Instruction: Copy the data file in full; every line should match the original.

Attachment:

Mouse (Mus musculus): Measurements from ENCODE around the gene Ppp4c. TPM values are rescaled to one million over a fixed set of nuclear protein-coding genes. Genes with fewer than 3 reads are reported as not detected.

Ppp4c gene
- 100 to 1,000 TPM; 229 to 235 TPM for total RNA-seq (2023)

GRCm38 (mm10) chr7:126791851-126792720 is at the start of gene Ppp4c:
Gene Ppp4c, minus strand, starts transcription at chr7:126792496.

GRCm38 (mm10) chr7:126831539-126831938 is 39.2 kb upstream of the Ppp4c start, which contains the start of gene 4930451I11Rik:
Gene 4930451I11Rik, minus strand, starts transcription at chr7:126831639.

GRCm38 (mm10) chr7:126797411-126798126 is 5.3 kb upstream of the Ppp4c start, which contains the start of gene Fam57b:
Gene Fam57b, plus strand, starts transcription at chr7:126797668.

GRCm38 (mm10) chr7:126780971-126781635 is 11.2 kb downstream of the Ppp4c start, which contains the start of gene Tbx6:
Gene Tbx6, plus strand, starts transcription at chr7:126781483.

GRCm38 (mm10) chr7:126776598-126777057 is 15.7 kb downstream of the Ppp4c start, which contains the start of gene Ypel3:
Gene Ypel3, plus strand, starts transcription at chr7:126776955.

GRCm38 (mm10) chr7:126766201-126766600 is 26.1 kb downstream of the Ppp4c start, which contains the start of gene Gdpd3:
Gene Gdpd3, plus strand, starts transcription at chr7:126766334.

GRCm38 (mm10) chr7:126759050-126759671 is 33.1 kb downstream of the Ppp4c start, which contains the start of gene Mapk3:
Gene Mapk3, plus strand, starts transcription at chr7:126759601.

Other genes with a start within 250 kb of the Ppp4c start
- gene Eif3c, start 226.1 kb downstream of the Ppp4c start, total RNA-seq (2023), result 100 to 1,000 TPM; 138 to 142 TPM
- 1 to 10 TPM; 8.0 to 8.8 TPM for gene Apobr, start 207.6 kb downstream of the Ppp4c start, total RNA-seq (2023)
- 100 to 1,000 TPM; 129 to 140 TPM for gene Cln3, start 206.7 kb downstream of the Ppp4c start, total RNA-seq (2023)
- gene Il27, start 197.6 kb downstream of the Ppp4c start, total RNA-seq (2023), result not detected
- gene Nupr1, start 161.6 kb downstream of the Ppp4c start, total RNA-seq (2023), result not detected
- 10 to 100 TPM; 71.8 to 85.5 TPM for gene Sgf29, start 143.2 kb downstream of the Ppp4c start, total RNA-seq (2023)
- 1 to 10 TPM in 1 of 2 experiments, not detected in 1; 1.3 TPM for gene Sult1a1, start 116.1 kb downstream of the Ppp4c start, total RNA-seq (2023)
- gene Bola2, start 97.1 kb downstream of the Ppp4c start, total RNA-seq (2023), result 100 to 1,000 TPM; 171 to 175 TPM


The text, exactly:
Mouse (Mus musculus): Measurements from ENCODE around the gene Ppp4c. TPM values are rescaled to one million over a fixed set of nuclear protein-coding genes. Genes with fewer than 3 reads are reported as not detected.

Ppp4c gene
- 100 to 1,000 TPM; 229 to 235 TPM for total RNA-seq (2023)

GRCm38 (mm10) chr7:126791851-126792720 is at the start of gene Ppp4c:
Gene Ppp4c, minus strand, starts transcription at chr7:126792496.

GRCm38 (mm10) chr7:126831539-126831938 is 39.2 kb upstream of the Ppp4c start, which contains the start of gene 4930451I11Rik:
Gene 4930451I11Rik, minus strand, starts transcription at chr7:126831639.

GRCm38 (mm10) chr7:126797411-126798126 is 5.3 kb upstream of the Ppp4c start, which contains the start of gene Fam57b:
Gene Fam57b, plus strand, starts transcription at chr7:126797668.

GRCm38 (mm10) chr7:126780971-126781635 is 11.2 kb downstream of the Ppp4c start, which contains the start of gene Tbx6:
Gene Tbx6, plus strand, starts transcription at chr7:126781483.

GRCm38 (mm10) chr7:126776598-126777057 is 15.7 kb downstream of the Ppp4c start, which contains the start of gene Ypel3:
Gene Ypel3, plus strand, starts transcription at chr7:126776955.

GRCm38 (mm10) chr7:126766201-126766600 is 26.1 kb downstream of the Ppp4c start, which contains the start of gene Gdpd3:
Gene Gdpd3, plus strand, starts transcription at chr7:126766334.

GRCm38 (mm10) chr7:126759050-126759671 is 33.1 kb downstream of the Ppp4c start, which contains the start of gene Mapk3:
Gene Mapk3, plus strand, starts transcription at chr7:126759601.

Other genes with a start within 250 kb of the Ppp4c start
- gene Eif3c, start 226.1 kb downstream of the Ppp4c start, total RNA-seq (2023), result 100 to 1,000 TPM; 138 to 142 TPM
- 1 to 10 TPM; 8.0 to 8.8 TPM for gene Apobr, start 207.6 kb downstream of the Ppp4c start, total RNA-seq (2023)
- 100 to 1,000 TPM; 129 to 140 TPM for gene Cln3, start 206.7 kb downstream of the Ppp4c start, total RNA-seq (2023)
- gene Il27, start 197.6 kb downstream of the Ppp4c start, total RNA-seq (2023), result not detected
- gene Nupr1, start 161.6 kb downstream of the Ppp4c start, total RNA-seq (2023), result not detected
- 10 to 100 TPM; 71.8 to 85.5 TPM for gene Sgf29, start 143.2 kb downstream of the Ppp4c start, total RNA-seq (2023)
- 1 to 10 TPM in 1 of 2 experiments, not detected in 1; 1.3 TPM for gene Sult1a1, start 116.1 kb downstream of the Ppp4c start, total RNA-seq (2023)
- gene Bola2, start 97.1 kb downstream of the Ppp4c start, total RNA-seq (2023), result 100 to 1,000 TPM; 171 to 175 TPM